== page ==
The alleged exchange purportedly occurred during a trial recess. The bailiff testified at the post-trial hearing that a juror asked her "if a juror was allowed to ask a question." The juror prefaced that she was a school teacher and felt like raising her hand at times. It was the bailiff's impression that, in the brief exchange, the juror was making a general query about whether or not a juror could raise a hand and ask a question while in the jury box. The bailiff indicated she did not know but would find out. No aspect of the case on trial was discussed.
The bailiff happened upon the solicitor trying the case and asked whether or not a juror was allowed to ask a question. The solicitor interpreted that question as the bailiff had and responded no. The solicitor was given no indication that the query was prompted by a juror on the case on trial or that any juror at all wished to ask a specific question. The bailiff relayed the answer to the juror and there was no further exchange between the two in this regard.
The juror testified that there had been some discussions of a social nature unrelated to the case between her and some of the bailiffs during the course of appellant's trial and two other trials that week on which she served as a juror, but that she did not recall the subject exchange with the bailiff. The only time she recalled specifically asking about asking a question was when she, as the jury foreperson, raised a question about differing filing dates on Anderson's accusations. At that time the jury was returned to the courtroom, the question was asked and answered on the record. The juror affirmed that there had been no other question or communication about the case or concerning the asking of a question with any court personnel or fellow jurors.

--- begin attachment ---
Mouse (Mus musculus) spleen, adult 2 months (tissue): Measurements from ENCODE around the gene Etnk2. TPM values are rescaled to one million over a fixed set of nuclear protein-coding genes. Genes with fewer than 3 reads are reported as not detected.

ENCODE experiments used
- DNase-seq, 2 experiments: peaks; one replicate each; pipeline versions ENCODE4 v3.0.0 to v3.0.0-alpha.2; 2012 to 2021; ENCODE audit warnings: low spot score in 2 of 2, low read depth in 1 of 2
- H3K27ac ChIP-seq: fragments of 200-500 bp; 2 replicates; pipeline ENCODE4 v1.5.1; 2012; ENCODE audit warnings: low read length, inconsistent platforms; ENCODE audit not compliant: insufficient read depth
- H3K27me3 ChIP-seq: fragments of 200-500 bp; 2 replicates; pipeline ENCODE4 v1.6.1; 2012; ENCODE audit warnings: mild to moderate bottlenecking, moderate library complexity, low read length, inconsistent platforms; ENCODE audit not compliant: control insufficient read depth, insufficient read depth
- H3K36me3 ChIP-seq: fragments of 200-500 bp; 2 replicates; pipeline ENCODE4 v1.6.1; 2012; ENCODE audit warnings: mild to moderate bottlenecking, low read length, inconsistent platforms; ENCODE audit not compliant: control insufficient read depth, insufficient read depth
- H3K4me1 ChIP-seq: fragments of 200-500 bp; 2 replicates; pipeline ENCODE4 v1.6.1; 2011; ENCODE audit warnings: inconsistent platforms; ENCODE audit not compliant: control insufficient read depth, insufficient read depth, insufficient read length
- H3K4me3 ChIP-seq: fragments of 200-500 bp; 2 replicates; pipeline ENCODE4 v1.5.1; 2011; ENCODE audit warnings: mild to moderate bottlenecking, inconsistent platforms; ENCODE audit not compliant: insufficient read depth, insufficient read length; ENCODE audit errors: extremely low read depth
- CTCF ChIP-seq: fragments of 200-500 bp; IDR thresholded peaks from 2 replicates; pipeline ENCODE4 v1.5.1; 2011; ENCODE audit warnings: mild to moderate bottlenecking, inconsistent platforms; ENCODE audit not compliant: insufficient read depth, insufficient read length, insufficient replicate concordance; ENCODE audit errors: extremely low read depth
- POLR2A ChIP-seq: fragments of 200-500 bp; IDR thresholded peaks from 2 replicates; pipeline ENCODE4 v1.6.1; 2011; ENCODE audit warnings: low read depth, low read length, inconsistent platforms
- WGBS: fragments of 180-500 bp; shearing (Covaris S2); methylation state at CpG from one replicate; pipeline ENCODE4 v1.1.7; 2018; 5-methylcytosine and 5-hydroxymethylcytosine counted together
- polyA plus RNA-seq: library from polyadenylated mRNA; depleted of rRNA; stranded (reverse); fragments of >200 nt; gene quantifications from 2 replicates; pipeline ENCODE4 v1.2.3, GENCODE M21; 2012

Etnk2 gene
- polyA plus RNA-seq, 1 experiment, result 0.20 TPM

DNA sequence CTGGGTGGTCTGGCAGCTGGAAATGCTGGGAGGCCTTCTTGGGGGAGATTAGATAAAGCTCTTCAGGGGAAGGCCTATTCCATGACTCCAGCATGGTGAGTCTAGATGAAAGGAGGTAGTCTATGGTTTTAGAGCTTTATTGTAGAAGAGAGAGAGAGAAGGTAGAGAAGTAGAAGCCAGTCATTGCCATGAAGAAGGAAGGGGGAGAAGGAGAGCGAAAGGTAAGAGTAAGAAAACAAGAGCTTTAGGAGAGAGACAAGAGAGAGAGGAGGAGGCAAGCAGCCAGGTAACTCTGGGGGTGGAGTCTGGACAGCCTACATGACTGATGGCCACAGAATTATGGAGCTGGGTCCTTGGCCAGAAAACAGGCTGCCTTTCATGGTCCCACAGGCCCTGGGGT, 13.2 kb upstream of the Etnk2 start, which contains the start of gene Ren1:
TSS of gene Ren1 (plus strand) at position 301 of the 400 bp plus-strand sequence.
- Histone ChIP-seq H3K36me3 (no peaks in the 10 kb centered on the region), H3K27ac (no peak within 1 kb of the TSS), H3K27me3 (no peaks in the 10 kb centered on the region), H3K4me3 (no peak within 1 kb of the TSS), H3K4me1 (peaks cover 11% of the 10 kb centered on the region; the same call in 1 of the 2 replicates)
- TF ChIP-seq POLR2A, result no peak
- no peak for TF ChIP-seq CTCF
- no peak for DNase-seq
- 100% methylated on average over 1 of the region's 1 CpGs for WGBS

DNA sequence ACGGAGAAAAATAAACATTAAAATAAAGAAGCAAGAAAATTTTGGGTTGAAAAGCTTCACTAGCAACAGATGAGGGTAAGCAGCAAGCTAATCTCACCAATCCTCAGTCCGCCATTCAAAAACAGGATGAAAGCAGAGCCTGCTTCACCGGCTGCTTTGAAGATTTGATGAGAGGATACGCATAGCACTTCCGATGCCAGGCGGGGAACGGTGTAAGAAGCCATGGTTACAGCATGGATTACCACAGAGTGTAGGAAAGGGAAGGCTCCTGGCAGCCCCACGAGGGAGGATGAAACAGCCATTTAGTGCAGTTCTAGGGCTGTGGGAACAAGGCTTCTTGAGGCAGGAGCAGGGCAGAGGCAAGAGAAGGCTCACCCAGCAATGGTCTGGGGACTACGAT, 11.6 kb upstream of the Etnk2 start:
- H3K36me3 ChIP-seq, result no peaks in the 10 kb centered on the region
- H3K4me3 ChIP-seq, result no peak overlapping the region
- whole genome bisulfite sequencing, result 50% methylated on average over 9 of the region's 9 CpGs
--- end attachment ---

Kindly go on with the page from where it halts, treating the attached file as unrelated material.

"It has long been recognized by the courts of this state that the guarantee of a fair and impartial jury is a central safeguard to a fair trial in our system of criminal justice. [Cit.] There is a presumption of prejudice to the defendant when an irregularity in the conduct of a juror is shown and the burden is on the prosecution to prove beyond a reasonable doubt that no harm has occurred. [Cit.] [It has also been] recognized that some irregularities are inconsequential. Smith v. State, 218 Ga. 216 (126 SE2d 789) (1962)
. . . ." Lockridge v. State, 260 Ga. 528
, 529 (397 SE2d 695
) (1990) quoting from Lamons v. State, 255 Ga. 511
, 512 (340 SE2d 183
Assuming that the alleged exchange took place, there was no evidence that the question was asked for any purpose other than general knowledge or that the subject juror or any juror on the case had an unasked and unanswered question about Anderson's case because of any exchange with the bailiff. These circumstances warrant the conclusion that appellant suffered no harm by virtue of the alleged outof-court contact, beyond a reasonable doubt.
Richard H. Taylor, Solicitor, for appellee.